This first picture is McCarten Violins, one of the tenants of Hope Artiste.  Aren’t they beautiful?  I suspect I’m drawn to violins after my failed attempt to become a musician in 4th grade.  It wasn’t bad enough my glasses made me look like Benjamin Franklin, I decided to play the violin…and failed.


I know I should just let Pawtucket bask in its glory by itself today but I have two pics of Providence I feel like throwing in here.  The beautiful skyline from the Point Street Bridge:


The building in the picture below is one that I was mildly obsessed with as a child.  Even driving by it scared me, I felt that you could get a shock just looking at it.  Back then, it was actually producing electricity and you could somehow tell that by looking at it.  It glowed brightly and just looked….electrified.  According to Wikipedia:

“The South Street Station (also known as The Narragansett Electric Company Power Station or Narragansett Electric Lighting Company Power Station) is an historic electrical power generation station at 360 Eddy Street in Providence, Rhode Island. It is a massive brick and stone structure, built in stages between 1912 and 1952. Despite three major phases of construction, the 58,000 square foot building has fairly consistent Classical Revival styling. The building, an excellent example of early 20th-century power plant design, burned coal to provide electrical power to the city. It was gradually taken over by the more modern Manchester Street Station, and was decommissioned in 1995.[2]

Narragansett Electric Company is a subsidiary of National Grid USA. The Rhode Island Historical Society was planning to build a “Heritage Harbor Museum” within the building. Construction ceased and the project was canceled in 2009 due to lack of financing.

In 2013 Brown University along with the University of Rhode Island and Rhode Island College announced that the vacant South Street Power Station would be a redeveloped with student housing, retail, a URI/RIC nursing school, administrative offices, a new parking structure, and additions to the adjacent riverwalk. The project is slated to also include student housing built on a parking lot along Point Street.”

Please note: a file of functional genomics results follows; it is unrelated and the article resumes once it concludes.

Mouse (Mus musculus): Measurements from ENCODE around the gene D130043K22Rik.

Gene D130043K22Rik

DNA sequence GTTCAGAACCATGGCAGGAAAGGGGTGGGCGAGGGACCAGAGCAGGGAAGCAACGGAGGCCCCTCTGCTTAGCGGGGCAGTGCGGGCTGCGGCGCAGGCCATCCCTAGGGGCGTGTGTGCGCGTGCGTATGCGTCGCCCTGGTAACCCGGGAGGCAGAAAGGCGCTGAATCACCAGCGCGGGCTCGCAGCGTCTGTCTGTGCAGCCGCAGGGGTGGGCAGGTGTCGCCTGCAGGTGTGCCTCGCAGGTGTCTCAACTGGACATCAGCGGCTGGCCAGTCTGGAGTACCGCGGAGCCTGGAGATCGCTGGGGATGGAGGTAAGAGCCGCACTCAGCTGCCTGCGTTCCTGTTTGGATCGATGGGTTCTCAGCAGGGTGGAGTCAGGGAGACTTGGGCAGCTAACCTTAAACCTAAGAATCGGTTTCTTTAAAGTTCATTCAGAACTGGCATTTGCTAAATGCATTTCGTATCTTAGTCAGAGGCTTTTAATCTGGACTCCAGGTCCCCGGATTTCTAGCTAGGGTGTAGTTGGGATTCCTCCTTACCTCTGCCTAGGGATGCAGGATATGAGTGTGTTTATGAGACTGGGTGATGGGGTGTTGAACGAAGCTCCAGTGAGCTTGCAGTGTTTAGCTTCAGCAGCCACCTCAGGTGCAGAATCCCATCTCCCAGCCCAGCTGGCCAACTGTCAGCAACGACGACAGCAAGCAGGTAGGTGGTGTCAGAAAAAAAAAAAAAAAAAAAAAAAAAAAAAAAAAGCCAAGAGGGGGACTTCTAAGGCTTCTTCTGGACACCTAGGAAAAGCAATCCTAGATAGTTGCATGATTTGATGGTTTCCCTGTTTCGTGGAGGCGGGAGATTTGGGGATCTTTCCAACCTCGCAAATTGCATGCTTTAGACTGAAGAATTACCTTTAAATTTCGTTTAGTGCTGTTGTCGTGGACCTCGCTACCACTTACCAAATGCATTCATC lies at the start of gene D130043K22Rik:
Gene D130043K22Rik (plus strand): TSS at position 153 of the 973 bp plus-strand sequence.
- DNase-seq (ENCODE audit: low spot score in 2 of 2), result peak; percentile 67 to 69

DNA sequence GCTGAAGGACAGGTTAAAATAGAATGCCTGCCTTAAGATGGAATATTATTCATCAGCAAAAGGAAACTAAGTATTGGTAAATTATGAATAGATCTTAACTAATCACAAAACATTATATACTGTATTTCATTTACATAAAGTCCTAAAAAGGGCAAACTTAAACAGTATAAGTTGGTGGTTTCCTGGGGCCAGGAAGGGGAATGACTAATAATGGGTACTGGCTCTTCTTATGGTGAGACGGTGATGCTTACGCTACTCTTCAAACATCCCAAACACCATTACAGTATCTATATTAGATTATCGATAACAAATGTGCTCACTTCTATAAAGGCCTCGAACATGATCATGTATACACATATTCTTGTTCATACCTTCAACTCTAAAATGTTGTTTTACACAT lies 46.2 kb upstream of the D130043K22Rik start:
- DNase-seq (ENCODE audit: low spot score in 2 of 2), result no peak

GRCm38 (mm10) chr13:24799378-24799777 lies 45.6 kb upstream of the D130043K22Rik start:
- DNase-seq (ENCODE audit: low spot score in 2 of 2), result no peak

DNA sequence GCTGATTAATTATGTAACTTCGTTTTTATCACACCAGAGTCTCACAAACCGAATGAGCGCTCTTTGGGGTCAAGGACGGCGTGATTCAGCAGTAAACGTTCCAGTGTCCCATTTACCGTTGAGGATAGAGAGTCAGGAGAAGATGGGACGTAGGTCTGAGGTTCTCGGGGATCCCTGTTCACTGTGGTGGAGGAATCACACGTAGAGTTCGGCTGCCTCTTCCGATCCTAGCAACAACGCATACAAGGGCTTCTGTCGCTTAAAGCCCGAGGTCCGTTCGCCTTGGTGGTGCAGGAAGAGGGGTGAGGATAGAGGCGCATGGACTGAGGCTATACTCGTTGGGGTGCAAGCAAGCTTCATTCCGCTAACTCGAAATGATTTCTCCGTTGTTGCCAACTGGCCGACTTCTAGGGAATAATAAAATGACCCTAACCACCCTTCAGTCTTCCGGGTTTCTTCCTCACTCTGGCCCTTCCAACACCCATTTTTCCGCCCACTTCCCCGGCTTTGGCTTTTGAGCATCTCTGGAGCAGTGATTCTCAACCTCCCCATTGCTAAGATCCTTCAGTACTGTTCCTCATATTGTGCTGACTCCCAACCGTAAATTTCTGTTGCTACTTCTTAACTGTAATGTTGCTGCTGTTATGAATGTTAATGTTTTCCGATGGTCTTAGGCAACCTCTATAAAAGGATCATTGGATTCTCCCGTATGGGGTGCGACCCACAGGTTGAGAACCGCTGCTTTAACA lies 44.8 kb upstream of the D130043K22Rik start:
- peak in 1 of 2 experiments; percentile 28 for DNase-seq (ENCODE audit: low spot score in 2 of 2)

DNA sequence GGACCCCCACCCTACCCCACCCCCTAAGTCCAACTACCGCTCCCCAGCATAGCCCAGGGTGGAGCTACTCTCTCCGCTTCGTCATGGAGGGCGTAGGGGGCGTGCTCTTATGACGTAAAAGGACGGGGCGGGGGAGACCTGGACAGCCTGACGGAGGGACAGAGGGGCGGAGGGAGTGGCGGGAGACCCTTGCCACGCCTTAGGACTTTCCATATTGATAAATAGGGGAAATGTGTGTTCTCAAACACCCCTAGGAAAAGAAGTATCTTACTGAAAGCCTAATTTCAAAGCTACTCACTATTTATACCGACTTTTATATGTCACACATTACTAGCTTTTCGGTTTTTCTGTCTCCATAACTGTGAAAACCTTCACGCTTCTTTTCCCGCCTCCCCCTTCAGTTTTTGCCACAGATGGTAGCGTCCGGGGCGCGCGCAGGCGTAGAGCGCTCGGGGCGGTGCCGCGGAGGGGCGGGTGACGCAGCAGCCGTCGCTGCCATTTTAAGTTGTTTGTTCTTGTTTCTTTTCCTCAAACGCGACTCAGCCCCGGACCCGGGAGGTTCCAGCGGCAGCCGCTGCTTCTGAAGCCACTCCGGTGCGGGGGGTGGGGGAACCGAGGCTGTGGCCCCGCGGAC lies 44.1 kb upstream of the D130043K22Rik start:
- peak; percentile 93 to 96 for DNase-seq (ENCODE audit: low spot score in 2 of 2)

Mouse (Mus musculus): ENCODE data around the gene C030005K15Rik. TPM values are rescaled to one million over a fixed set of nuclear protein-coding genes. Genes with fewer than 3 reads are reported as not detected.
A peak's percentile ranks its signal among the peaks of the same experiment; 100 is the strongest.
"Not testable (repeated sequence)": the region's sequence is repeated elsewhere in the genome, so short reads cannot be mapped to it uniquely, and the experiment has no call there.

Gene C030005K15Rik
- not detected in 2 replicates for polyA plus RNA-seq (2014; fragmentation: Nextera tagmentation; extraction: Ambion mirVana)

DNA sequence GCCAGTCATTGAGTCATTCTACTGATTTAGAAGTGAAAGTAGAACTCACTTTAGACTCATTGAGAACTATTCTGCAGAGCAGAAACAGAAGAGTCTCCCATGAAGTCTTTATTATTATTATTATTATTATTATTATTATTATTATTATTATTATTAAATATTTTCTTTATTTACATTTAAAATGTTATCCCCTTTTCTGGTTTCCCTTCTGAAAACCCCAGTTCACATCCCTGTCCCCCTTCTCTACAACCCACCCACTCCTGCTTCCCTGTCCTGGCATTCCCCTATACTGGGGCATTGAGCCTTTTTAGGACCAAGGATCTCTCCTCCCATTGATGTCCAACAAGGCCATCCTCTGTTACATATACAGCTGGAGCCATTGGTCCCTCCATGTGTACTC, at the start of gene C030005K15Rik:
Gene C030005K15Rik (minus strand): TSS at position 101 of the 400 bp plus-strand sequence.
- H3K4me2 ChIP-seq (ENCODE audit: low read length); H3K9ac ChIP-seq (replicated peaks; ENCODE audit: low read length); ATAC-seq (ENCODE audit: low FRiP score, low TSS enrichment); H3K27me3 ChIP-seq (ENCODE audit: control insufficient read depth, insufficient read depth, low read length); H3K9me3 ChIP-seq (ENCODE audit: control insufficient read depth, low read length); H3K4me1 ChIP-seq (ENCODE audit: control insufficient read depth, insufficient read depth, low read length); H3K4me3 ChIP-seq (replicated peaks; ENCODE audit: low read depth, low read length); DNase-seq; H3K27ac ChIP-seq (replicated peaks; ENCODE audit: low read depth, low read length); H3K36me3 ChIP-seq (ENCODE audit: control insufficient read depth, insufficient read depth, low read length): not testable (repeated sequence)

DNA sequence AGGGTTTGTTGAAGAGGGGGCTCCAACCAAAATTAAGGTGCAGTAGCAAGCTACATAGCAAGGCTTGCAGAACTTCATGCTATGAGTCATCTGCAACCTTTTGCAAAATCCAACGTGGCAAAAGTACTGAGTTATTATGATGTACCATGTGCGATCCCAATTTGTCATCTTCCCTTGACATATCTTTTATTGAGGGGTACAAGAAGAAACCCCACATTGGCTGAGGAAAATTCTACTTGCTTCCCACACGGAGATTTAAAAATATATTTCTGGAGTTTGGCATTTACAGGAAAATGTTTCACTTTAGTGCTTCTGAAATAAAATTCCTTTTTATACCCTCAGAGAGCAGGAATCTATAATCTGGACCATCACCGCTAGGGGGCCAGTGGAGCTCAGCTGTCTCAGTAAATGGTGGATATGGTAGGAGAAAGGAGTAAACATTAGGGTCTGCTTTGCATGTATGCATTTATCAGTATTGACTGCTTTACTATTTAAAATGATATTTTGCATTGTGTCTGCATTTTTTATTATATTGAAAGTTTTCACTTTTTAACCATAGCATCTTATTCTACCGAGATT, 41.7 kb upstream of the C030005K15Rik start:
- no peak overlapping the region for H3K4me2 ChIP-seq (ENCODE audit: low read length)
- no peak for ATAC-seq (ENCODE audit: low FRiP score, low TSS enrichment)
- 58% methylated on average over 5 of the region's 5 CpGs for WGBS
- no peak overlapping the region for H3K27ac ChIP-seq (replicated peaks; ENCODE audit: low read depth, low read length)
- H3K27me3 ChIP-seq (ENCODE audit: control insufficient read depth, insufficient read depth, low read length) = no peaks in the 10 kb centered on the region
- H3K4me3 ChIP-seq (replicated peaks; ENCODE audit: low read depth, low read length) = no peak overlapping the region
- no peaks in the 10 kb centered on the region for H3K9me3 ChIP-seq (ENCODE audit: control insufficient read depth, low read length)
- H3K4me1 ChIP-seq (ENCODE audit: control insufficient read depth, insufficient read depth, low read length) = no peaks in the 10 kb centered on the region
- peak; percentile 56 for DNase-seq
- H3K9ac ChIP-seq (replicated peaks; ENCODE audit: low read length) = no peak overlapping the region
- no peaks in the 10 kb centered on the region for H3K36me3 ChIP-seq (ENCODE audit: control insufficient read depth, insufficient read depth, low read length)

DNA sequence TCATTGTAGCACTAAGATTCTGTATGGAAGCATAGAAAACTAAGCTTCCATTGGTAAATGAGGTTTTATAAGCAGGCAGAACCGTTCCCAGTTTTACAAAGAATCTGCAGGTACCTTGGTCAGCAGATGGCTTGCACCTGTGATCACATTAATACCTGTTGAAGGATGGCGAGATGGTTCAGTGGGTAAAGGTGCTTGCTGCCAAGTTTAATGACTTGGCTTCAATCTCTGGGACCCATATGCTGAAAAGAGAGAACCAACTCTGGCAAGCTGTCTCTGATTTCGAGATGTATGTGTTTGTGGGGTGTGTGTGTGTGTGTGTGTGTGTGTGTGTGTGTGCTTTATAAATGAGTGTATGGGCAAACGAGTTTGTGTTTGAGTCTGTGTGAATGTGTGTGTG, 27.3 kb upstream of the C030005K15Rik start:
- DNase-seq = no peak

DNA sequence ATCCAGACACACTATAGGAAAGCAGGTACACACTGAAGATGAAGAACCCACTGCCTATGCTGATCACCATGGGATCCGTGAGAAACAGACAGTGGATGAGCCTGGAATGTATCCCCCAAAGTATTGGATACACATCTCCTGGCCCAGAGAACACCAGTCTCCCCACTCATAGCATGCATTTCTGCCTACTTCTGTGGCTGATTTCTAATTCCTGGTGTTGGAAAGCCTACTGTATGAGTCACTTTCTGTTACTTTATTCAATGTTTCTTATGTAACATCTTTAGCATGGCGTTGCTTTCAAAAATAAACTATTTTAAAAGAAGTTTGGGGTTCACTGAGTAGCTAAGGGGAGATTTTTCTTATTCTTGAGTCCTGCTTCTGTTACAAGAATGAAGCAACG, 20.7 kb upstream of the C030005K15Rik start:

That’s all for now.  Happy New Year!

Locavore Challenge

I’ve decided to “eat local” for one week.  I’m still working out the details, such as….what’s local?  I think 100 miles from my home sounds about right.   Can I use anything currently in my pantry?  I think so.   And what sort of timing?  I think the next few weeks would be my best bet; if my planned week fell during a time that blueberries, tomatoes & corn were all in season I’d eat well.  Are you wondering why eating local matters?   There are actually a lot of important reasons.

Sustainability – small scale local farms tend to focus on practices such as little or no pesticide use, crop rotation and other tactics to keep the soil healthy.   And it’s not hard to figure out how it benefits the environment if you buy a head of lettuce from a farm 10 miles away, rather than one that was trucked 3000 miles from California.

Preserving open space – pretty simple, if a local farmer can’t make a go of it, he is likely to sell his land to developers.  Do we really need another condo complex?

Biodiversity – this might be too big a topic for my little blog.   I say either google it or tell me you want to know more.

If this topic intrigues you I highly recommend you read “The Omnivore’s Dilemma” by Michael Pollen.  Yeah, I know you’re busy, but it’s important, and could possibly change your life.  If you live in Rhode Island or nearby Massachusetts, a great resource is the website Farm Fresh Rhode Island.  It’s an easy way to search out farm stands, CSAs, farmers markets and all things locavore.

This is a place I plan to try very soon:  Blackbird Farm, grass-fed meats, raised right here in northern RI.